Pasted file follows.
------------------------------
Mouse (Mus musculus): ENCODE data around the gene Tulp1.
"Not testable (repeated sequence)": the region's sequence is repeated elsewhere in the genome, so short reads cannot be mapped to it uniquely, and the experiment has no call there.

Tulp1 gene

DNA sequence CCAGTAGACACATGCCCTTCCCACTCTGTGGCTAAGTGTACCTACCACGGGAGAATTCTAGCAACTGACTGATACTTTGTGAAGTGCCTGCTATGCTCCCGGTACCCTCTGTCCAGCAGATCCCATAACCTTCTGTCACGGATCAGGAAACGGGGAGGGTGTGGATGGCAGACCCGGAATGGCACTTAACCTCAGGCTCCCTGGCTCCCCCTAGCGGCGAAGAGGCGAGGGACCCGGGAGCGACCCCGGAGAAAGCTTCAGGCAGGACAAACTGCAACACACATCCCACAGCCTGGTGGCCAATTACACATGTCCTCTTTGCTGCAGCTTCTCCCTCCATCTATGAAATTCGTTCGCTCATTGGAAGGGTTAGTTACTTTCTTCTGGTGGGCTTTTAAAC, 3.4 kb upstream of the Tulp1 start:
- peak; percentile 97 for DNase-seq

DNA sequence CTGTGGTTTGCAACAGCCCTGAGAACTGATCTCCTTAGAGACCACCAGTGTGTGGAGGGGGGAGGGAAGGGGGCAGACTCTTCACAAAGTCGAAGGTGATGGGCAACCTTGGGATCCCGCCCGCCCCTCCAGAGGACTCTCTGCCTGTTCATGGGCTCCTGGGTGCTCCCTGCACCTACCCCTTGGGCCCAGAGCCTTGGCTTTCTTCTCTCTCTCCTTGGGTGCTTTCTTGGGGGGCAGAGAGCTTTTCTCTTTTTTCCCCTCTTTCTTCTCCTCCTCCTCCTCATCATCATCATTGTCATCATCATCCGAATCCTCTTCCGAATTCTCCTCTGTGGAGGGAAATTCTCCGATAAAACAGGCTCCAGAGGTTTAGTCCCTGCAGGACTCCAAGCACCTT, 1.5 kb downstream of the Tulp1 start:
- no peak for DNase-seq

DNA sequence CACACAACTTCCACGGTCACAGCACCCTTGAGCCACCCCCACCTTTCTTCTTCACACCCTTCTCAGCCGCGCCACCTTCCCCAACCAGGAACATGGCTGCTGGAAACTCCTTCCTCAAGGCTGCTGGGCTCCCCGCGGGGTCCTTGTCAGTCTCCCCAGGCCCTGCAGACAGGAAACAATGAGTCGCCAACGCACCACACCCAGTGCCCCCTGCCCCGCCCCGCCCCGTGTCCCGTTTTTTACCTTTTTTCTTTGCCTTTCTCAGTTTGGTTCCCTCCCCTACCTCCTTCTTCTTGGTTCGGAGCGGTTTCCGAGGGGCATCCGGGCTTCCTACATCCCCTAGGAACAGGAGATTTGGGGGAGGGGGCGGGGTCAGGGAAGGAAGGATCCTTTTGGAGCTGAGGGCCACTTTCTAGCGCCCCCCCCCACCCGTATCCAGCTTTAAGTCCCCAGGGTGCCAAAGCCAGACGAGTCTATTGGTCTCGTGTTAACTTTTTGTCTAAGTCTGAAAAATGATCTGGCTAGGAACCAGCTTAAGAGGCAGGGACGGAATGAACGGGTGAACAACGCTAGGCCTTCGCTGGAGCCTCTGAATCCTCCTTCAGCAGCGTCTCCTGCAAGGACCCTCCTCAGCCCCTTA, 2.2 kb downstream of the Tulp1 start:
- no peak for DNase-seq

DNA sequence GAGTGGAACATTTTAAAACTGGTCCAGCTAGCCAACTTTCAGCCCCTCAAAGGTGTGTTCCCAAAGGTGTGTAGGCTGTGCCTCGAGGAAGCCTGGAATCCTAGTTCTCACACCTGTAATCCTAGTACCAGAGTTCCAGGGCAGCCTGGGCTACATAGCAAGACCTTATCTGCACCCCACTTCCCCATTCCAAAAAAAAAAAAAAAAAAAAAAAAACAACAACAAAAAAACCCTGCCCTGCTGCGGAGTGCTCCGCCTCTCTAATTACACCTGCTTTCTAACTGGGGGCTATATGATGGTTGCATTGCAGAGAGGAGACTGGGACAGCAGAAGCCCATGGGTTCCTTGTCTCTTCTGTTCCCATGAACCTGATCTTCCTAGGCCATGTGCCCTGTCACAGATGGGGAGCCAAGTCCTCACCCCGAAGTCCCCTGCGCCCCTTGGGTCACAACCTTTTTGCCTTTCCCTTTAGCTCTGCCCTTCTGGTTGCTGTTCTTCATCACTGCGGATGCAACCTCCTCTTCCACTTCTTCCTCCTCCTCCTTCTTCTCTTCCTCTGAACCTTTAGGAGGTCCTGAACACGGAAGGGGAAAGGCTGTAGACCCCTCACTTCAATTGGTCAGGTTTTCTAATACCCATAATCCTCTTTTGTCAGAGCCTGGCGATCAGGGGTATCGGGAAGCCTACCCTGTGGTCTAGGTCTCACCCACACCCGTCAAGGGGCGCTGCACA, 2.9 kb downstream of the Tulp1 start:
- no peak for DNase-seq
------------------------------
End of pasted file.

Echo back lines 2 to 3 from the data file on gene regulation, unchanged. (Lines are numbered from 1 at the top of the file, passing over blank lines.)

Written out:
"Not testable (repeated sequence)": the region's sequence is repeated elsewhere in the genome, so short reads cannot be mapped to it uniquely, and the experiment has no call there.

Tulp1 gene